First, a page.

Black Twitter Has A Funeral For R. Kelly After Disturbing 'Surviving R. Kelly' Documentary
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It should go without saying that Black girls should matter more than good music & a musical gift; that a minor should not be maligned as a manipulator of a man. Let’s teach boys that girls’ bodies are not theirs to molest & misuse. Not theirs to do anything with. #SurvivingRKelly— Be A King (@BerniceKing) January 4, 2019
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If y’all think “girls are fast” what are y’all calling THE GROWN MEN chasing and catching them? #SurvivingRKelly— George M Johnson (@IamGMJohnson) January 4, 2019
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We gotta kill this "Well those girls were fast" narrative. KILL IT #SurvivingRKelly— Mrs. O 💞 Veruca Salt (@JereeSaidSo) January 4, 2019
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Now that I’m actually thinking about the lyrics to Bump n Grind, “My mind is telling me no but my body is telling me yes.”— April Barrera (@spursnation77) January 4, 2019
It sounds like we’ve been singing along to a song about child molestation the whole time.
Messed up my head up. #SurvivingRKelly pic.twitter.com/qD1CzcQsMd
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In the Black community, we blame women/girls. Holding men accountable takes a backseat to us being “fast” or “fresh.” We shouldn’t be there or we wanted it, but nobody gives us the tools to deal when it happens. “I didn’t know how to say no” is a real feeling. #survivingrkelly— Shamika Sanders (@Shamika_Sanders) January 4, 2019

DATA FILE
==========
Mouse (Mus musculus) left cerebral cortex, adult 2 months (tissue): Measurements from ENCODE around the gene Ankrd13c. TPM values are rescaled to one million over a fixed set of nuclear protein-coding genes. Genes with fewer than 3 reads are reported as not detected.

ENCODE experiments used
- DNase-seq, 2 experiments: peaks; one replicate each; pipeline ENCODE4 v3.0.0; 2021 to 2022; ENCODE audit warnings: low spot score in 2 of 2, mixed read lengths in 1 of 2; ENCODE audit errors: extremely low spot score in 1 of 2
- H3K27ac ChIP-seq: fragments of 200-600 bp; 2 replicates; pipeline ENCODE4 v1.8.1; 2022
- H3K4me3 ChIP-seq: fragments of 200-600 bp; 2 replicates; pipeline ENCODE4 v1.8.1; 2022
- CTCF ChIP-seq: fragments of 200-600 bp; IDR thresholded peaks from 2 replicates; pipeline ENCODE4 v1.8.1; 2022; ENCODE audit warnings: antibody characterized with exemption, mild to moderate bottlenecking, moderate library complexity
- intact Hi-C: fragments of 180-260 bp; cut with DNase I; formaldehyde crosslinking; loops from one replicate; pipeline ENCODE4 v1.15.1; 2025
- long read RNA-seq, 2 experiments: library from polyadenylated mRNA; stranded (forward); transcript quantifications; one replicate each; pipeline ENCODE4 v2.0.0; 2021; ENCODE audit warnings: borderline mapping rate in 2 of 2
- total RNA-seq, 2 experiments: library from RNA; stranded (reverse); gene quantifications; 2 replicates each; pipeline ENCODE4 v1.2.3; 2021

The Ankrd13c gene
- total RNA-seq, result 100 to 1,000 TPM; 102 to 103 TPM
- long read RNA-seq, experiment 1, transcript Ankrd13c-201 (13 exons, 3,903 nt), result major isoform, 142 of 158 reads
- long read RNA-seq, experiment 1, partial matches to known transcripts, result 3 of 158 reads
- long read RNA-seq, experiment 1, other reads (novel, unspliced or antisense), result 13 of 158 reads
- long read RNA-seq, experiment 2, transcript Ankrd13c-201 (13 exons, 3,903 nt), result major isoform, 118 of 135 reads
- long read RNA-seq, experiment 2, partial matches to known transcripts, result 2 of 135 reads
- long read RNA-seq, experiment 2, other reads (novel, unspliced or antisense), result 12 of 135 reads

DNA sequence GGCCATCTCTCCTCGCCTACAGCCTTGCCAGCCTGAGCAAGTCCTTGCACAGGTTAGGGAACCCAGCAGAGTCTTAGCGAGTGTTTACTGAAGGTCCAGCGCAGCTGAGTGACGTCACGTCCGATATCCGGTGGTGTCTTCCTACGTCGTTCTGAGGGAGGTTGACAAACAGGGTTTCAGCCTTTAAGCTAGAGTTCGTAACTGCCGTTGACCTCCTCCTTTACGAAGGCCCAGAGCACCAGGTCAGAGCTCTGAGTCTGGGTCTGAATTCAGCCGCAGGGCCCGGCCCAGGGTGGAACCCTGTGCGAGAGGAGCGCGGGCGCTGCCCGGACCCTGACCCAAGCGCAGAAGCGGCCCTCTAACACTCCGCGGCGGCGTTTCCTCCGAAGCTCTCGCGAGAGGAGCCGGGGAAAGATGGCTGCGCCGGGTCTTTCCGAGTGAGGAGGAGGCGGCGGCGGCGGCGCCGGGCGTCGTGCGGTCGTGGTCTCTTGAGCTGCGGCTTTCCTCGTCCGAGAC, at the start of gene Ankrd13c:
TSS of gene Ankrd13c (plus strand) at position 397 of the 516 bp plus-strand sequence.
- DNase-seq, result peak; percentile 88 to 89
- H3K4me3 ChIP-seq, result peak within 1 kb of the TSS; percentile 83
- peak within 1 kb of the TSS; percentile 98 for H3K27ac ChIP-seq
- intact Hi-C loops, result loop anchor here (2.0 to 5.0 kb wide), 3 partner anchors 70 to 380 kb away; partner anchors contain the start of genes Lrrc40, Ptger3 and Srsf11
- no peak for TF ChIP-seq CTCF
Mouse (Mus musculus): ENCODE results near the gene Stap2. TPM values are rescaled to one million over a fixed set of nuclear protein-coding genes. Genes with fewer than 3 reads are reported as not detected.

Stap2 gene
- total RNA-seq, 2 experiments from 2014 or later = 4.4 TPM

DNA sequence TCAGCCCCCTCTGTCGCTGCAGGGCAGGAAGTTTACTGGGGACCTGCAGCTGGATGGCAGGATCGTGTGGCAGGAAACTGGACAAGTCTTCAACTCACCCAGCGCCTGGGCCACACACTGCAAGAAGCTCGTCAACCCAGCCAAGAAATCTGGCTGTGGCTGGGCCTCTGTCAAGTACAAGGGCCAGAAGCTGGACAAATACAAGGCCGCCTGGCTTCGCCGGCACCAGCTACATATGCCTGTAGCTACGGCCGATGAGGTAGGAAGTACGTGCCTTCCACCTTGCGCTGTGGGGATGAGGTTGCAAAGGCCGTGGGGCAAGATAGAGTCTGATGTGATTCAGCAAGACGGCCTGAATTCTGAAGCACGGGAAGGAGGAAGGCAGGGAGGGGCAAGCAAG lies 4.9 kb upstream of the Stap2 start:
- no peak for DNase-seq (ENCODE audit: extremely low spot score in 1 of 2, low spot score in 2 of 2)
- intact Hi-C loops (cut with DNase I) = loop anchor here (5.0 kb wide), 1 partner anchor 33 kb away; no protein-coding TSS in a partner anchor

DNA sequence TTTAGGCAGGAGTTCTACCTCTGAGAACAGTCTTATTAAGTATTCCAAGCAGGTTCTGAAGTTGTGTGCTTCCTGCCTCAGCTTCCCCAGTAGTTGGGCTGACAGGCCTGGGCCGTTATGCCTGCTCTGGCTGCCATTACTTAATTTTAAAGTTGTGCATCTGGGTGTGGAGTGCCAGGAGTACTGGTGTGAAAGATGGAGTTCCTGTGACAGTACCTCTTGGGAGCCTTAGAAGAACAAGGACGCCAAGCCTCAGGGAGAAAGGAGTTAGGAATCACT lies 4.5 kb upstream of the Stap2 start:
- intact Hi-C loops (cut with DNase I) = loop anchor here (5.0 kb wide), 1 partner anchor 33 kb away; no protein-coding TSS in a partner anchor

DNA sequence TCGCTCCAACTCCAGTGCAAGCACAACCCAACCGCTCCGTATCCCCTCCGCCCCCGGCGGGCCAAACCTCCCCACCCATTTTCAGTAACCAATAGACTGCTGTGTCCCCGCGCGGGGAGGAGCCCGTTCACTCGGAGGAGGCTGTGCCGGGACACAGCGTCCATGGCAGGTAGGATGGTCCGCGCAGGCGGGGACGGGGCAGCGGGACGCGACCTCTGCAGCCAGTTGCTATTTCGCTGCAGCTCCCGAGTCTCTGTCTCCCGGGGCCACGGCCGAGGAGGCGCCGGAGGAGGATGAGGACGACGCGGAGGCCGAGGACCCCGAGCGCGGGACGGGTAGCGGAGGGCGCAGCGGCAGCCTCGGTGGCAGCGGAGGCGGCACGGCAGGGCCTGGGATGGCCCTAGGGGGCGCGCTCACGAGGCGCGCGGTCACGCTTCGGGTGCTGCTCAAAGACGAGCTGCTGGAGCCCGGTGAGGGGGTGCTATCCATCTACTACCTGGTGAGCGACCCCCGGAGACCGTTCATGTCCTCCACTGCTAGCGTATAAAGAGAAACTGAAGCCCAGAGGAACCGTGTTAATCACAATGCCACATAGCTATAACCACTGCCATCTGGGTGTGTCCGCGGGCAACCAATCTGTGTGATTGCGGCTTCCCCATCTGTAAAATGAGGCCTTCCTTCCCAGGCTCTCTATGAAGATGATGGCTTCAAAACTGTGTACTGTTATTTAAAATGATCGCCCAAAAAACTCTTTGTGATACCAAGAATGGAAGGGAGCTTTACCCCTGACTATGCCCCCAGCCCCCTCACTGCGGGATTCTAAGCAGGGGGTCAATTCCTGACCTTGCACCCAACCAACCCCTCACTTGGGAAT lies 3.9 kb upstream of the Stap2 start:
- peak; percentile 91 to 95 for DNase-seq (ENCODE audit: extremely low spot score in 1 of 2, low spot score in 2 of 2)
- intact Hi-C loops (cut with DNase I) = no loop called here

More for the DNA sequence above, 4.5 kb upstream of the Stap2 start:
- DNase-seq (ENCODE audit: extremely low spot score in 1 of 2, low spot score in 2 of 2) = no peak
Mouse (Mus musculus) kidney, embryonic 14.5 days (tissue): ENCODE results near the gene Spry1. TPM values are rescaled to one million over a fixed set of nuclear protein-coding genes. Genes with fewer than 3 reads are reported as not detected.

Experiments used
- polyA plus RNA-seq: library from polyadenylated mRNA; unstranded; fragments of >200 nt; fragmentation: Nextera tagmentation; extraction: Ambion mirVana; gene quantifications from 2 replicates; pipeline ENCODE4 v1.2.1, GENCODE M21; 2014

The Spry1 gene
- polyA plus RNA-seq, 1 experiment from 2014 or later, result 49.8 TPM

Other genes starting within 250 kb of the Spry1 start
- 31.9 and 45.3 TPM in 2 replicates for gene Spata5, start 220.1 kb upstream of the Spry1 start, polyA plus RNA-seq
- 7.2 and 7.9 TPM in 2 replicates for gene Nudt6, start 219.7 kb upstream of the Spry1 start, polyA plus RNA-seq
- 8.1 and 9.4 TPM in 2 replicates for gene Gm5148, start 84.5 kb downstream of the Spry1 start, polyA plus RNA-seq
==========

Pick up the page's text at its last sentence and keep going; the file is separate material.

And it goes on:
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Um, lemme tell ya what they not gon' do, act like #RKelly is holding young girls captive because he had a tough childhood. LOTS of folks had tough childhoods and did not go on to do what he is alleged to have done. #CutItOut! #SurvivingRKelly— yvette nicole brown (@YNB) January 4, 2019
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The whole Aaliyah situation should’ve let everybody know the type of sicko R Kelly was. Him producing this album for her. Him posted on the cover. Then marrying her at like 15-16. He’s honestly been a creep. And it’s sad how swept under the rug it’s been for him #SurvivingRKelly pic.twitter.com/nUkXlKyx1Q— Ե (@_yogirlt) January 4, 2019
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What bothered me the most about this part of the documentary, is the fact that ALL these men they interviewing said something like "I knew something wasn't right about that" or "I felt uncomfortable when..." 🗣 BUT NONE OF Y'ALL SAID ANYTHING #SurvivingRKelly— Kleo Patrah (@badasskleo) January 4, 2019
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“I wanted so much to grab Aaliyah and talk to her.” But you didn’t. Instead you forged marriage papers and co-signed this sick shit. You failed the hell out of that girl.#SurvivingRKelly— iYush (@iYush_420) January 4, 2019
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Him, his brother calling it a preference, his crew who helped forge documents, the judge who found him not guilty, the apologists saying separate the music from the personal life....how do y'all sleep at night? #SurvivingRKelly pic.twitter.com/oQedziaqEq— bi-onicles (@thatapricotboi) January 4, 2019
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"I forged some paperwork for Aaliyah to marry Robert"— iYush (@iYush_420) January 4, 2019
"If Robert pointed out a girl he wanted, I'd go get her for him"